“We need to take that full step.  Agencies … are simply not in a position to secure themselves all by themselves,” Mr. Krebs told the committee.  The federal government needs a comprehensive cybersecurity strategy for civilian executive branch agencies, he said, and that strategy should include mandates for all agencies to meet.

“Those requirements will likely be very onerous and very expensive, and I can think of maybe a handful of agencies that would be able to comply,” Mr. Krebs said.

Mr. Alperovitch, in his written testimony, recommended that Congress “take steps to set CISA on a path to becoming the operational CISO, or chief information security officer, of the civilian federal government.”

“Congress took an important step toward centralizing federal cybersecurity strategy by creating CISA in DHS in 2018, but the next step is to give CISA both the authority and the resources that it needs to effectively execute its mission,” he said.

“Ultimately, CISA should have the operational responsibility for defending civilian government networks, just as Cyber Command does for DoD networks,” he added.

Other recommendations from witnesses at the hearing, titled “Homeland Cybersecurity: Assessing Cyber Threats and Building Resilience,” focused on ways the federal government could coax the private sector into improving cybersecurity.

Sue Gordon, the former principal deputy director of national intelligence, noted that the federal government responded to the 1929 stock market crash by establishing the Securities and Exchange Commission and later requiring publicly-traded companies to use the standardized bookkeeping methods known as generally accepted accounting principles.

“In 2021 is it time for us to consider a bipartisan government and private sector approach to looking at generally accepted security principles?” she asked.  “It just isn’t satisfying to me” that private sector entities, especially those subject to SEC regulation, can decide for themselves how to protect their networks, she said.

Michael Daniel, who was the White House cybersecurity coordinator during the Obama administration and now is president and chief executive officer of the Cyber Threat Alliance, said the public and private sectors needed a more mature relationship to collaborate on cybersecurity.

“Cybersecurity forces the government and the private sector into a different kind of relationship. Traditionally, the government is either a regulator or a customer for the private sector. While the government does have those relationships in cybersecurity, the government and private sector can have a third type of relationship in this area, that of partner or peer,” Mr. Daniel testified.

“This type of peer relationship is relatively new, and we do not have the necessary laws, policy, procedures, or even vocabulary to fully manage it, other than the overused ‘public-private partnership’ term,” he said.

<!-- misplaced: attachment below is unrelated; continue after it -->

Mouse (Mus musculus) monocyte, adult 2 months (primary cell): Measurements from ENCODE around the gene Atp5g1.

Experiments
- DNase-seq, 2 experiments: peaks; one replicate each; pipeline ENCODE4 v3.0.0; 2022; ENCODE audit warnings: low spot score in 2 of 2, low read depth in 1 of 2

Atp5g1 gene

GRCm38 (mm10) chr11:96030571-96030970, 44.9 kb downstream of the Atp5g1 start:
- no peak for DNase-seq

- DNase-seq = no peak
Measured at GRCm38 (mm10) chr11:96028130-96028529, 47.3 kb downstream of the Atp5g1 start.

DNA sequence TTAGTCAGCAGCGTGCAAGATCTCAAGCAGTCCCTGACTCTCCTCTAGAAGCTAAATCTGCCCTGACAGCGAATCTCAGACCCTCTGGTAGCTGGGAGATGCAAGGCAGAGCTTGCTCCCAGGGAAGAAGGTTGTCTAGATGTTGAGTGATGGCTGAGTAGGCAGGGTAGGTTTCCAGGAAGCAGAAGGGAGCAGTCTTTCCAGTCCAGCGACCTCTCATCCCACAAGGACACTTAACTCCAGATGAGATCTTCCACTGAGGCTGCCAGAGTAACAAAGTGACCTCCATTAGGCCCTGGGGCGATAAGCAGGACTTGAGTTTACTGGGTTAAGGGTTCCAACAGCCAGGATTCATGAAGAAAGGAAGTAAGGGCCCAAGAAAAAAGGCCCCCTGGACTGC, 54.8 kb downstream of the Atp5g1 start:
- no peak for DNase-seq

“We need to fully develop the laws, policies, and procedures to govern this type of interaction, so that the relationships remain aligned with our overall sense of equity and appropriate roles for government versus the private sector,” he added. —Tom Leithauser,

FCC to Consider 911, Secure Network Items, Hear Reports at Feb. 17 Meeting

The FCC plans at its Feb. 17 meeting to vote on items addressing 911 fee diversion and network security and to get staff presentations on efforts to implement three initiatives funded by the recent omnibus appropriations and COVID-19 relief package (TR Daily, Jan. 27).

The FCC plans to consider a notice of proposed rulemaking in PS dockets 20-291 and 09-14 implementing section 902 of the Don’t Break Up the T-Band Act of 2020. Among other things, the legislation requires the Commission to take steps to address states’ diversion of 911 fees for other purposes.

Also on tap is a third further NPRM in WC docket 18-89 proposing to modify FCC rules in response to changes made in the omnibus appropriations legislation to the Secure and Trusted Communications Networks Act.

The three initiatives on which staff will deliver reports are the $3.2 billion Emergency Broadband Benefit Program for low-income Americans and those affected economically by the pandemic, which was created by Congress in the recent legislative package; the COVID-19 Telehealth Program created last spring for which Congress appropriated an additional $249.5 million in the recent legislation; and the collection of information aimed at creating more accurate and granular broadband data maps, as mandated by the Broadband DATA Act, for which Congress appropriated $65 million in the recent legislation. 

The meeting is scheduled to start at 10:30 a.m. —Paul Kirby,